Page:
Matching Nonterminal

Nonterminals are matched by simply calling their associated recognition routine. For example, suppose we have the following rule:

B ::= C d E

A recognition routine would be as follows:

private void B () throws ParseException {
start("B");
C(); // recognize the C part
if (! lex.match("d"))
throw new ParseException("expecting d symbol");
lex.nextLex(); // advance over the d
E();
stop("B");
}

Matching Loops

Repeated constructs are written as loops, and are recognized in one of two ways, depending upon which is more convenient. Consider the following construct:

F ::= { G H } k

The first technique uses the first set of the construct being looped over. Suppose the first set for nonterminal G is the terminal symbols i and j. We could write this loop as follows,

private void F ( ) throws ParseException {
start("F");
while (lex.match("i") || lex.match("j")) {
G();
H();
}
if (! lex.match("k"))
throw new ParseException ("expecting a k");
lex.nextLex(); // eat the k
stop("F");
}

The alternative is to use the follow set for the loop. In the situation above it is clear that the follow set for the repeated portions is the nonterminal k. Thus, the code could more easily be written as follows:

private void F ( ) throws ParseException {
start("F");
while (! lex.match("k")) {
G();
H();
}
lex.nextLex(); // eat the k
stop("F");
}

Notice that the condition test has been inverted. For a grammar to be LL(1), the first set of a repeated construct must not intersect in any fashion the follow set for the matching nonterminal. In the recognizer you develop sometimes it will be more convenient to use the first set approach (because the set is easier to characterize) and other times the follow set approach.

Matching Alternatives

When you have an alternative choice among several possibilities, you must identify the first sets of each alternative. A conditional statement is then used to select among the possibilities. For example, assume you have the following rule:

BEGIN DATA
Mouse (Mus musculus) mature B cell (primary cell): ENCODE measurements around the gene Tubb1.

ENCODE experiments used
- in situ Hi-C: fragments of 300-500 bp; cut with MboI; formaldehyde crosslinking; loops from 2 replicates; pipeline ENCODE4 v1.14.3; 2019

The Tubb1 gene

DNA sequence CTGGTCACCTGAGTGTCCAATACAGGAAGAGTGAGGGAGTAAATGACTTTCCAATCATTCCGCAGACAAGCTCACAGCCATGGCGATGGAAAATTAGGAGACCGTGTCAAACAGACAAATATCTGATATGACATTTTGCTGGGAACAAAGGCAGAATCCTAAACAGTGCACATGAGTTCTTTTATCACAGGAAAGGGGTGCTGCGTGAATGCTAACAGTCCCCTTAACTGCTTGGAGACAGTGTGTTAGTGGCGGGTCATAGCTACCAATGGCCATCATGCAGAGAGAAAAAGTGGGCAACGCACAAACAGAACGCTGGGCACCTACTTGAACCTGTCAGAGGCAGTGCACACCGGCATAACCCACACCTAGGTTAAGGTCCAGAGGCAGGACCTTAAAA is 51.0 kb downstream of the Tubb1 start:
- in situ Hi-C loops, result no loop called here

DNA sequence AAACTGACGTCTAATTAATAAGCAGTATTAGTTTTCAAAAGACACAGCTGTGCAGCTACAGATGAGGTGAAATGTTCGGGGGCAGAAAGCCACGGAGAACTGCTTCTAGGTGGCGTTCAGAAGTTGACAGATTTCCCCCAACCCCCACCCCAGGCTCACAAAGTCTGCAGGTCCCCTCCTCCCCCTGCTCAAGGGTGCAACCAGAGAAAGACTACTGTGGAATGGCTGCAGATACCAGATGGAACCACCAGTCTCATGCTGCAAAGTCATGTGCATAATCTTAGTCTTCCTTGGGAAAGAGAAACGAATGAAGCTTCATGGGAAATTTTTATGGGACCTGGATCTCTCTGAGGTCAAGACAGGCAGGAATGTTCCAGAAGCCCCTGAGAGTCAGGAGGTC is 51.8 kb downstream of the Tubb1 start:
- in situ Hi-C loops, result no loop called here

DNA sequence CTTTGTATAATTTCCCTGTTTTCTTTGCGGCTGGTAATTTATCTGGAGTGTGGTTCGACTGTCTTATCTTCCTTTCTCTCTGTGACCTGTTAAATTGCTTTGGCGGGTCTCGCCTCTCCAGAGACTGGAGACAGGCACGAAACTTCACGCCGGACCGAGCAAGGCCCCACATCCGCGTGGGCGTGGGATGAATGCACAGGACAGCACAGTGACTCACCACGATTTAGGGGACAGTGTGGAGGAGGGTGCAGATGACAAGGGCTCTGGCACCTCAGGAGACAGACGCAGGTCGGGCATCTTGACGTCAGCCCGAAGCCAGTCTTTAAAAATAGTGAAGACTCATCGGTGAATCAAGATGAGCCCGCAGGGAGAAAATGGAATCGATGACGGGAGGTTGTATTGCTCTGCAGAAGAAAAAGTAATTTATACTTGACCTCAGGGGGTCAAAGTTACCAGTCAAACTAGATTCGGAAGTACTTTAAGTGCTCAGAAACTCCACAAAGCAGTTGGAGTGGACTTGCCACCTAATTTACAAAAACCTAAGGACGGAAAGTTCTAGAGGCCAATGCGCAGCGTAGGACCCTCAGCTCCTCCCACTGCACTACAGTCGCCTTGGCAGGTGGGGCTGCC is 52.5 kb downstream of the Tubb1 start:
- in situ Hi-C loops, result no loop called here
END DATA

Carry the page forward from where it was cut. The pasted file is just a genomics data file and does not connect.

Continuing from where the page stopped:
L ::= m N

| p Q

| r S

This could be recognized by the following:

private void L ( ) throws ParseException {
start("L");
if (lex.match("m")) {
lex.nextLex(); // eat the m
N();
}
else if (lex.match("p")) {
lex.nextLex();
Q();
}
else if (lex.match("r")) {
lex.nextLex();
S();
}
else
throw new ParseException("expecting m p or r");
stop("L");
}

Note that if the choices begin with a nonterminal, you must first compute the first sets for the nonterminals, and it must be true that these first sets are distinct. For example, suppose that instead the grammar was as follows:

L ::= M N

| P q
M ::= m m

| n m
P ::= p q

The recognizer for L would be changed to the following:

private void L () throws ParseException {
start("L");
if (lex.match("m") || lex.match("n")) {
M();
N();
}
else if (lex.match("p")) {
P();
if (! lex.match("q"))
throw new ParseException("expecting a q");
lex.nextLex();
}
else
throw new ParseException("expecting a m, n or q");
stop("L");
}

Matching Nothing

If an empty string is one of a set of possible matches, then the procedure should simply return if the first symbol is not in the first set of any other alternative. For example, if the grammar rule in the previous example were changed to the following:

L ::= m N

| p Q

| ε
The recognizer would be as follows:

private void L ( ) throws ParseException {
start("L");
if (lex.match("m")) {
lex.nextLex();
N();
}
else if (lex.match("p")) {
lex.nextLex();
Q();
}
// else successfully match nothing
stop("L");
}

Changes to the Grammar

In order to make the grammar LL(1), we need to make the following changes to the grammr:

Error Messages

Rather than using strings for error messages, the class ParseException takes a number as argument. (My only reason for doing this is so the text you produce will exactly match the text that I produce). Examine the file ParseException.java for the number/error message correspondance.

Grading

The grading program will match your output letter for letter against mine. You should try to produce exactly the same output. Do not create any new nonterminals.

Hints